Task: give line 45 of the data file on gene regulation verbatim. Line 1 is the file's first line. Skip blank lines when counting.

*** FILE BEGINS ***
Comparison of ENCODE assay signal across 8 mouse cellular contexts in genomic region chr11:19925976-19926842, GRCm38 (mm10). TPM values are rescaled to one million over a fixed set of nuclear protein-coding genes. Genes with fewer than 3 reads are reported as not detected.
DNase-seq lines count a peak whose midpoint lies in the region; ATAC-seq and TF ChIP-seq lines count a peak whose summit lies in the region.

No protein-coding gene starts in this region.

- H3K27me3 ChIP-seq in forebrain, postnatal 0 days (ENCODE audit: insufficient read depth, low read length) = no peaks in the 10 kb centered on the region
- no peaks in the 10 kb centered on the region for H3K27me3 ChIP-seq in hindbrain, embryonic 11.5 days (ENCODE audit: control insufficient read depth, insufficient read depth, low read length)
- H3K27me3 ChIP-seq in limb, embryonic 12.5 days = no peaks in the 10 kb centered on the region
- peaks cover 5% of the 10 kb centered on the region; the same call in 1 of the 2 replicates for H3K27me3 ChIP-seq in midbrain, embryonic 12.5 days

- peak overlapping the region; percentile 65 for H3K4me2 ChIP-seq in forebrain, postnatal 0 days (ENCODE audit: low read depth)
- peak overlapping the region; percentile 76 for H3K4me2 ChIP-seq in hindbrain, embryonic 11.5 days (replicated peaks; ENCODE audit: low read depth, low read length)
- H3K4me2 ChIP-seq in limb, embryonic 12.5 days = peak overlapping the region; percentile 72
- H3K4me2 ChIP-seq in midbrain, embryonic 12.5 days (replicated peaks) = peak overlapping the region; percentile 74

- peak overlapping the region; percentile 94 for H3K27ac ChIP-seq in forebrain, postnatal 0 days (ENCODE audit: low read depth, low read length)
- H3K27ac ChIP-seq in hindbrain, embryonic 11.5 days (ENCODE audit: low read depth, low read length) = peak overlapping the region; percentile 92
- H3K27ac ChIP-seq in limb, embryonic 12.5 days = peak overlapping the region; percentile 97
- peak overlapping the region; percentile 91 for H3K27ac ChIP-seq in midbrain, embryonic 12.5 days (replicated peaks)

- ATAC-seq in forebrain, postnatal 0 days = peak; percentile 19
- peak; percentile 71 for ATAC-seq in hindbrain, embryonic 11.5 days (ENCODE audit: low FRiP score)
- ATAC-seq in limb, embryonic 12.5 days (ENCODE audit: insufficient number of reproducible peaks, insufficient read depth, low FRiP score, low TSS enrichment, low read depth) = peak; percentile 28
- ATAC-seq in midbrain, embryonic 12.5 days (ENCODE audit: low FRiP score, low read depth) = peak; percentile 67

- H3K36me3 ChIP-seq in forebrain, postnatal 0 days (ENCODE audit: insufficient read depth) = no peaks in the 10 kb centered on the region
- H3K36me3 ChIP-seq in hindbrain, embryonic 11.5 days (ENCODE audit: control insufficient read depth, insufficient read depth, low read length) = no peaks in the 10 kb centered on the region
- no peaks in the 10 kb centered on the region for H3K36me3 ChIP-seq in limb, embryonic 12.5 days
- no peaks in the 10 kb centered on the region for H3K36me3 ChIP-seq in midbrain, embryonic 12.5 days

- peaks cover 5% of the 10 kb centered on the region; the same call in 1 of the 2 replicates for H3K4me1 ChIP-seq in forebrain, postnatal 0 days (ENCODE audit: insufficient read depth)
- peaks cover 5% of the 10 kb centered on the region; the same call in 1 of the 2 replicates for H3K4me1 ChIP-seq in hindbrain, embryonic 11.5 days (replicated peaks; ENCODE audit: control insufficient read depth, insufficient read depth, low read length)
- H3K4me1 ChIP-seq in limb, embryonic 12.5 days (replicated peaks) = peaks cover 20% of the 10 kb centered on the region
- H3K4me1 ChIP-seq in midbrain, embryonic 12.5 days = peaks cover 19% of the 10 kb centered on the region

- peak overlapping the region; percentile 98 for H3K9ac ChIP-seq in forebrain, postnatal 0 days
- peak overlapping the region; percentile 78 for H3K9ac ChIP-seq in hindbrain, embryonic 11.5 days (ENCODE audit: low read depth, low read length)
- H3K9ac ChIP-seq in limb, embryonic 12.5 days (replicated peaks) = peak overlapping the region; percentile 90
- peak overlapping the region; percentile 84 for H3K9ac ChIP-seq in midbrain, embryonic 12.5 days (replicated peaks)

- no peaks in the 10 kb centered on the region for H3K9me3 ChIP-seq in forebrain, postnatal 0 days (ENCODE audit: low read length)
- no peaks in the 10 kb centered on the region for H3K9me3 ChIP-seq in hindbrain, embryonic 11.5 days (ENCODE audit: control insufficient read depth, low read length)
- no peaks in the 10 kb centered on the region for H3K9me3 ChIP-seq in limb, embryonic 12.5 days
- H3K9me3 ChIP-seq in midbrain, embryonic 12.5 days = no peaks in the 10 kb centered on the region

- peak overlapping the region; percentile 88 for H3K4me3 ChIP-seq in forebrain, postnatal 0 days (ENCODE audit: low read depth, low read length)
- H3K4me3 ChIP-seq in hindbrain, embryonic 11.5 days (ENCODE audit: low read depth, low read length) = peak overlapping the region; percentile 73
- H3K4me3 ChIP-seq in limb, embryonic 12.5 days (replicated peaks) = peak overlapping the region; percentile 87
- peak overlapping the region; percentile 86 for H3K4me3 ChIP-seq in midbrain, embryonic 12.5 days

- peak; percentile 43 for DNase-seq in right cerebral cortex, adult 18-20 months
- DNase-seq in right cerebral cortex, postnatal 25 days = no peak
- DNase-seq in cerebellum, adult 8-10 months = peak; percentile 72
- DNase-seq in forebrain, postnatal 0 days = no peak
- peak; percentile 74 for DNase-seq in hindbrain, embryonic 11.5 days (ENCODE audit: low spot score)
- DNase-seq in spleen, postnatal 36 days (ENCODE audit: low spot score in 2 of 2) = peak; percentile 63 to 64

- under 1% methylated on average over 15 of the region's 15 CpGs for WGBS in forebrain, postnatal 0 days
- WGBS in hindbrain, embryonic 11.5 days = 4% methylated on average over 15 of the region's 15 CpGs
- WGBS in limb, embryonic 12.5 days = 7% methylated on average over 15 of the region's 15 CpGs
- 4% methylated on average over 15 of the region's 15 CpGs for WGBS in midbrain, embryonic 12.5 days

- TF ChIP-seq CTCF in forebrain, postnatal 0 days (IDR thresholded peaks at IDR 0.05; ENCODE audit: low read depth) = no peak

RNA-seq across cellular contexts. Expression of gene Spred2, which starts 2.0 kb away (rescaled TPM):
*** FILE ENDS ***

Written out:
- DNase-seq in spleen, postnatal 36 days (ENCODE audit: low spot score in 2 of 2) = peak; percentile 63 to 64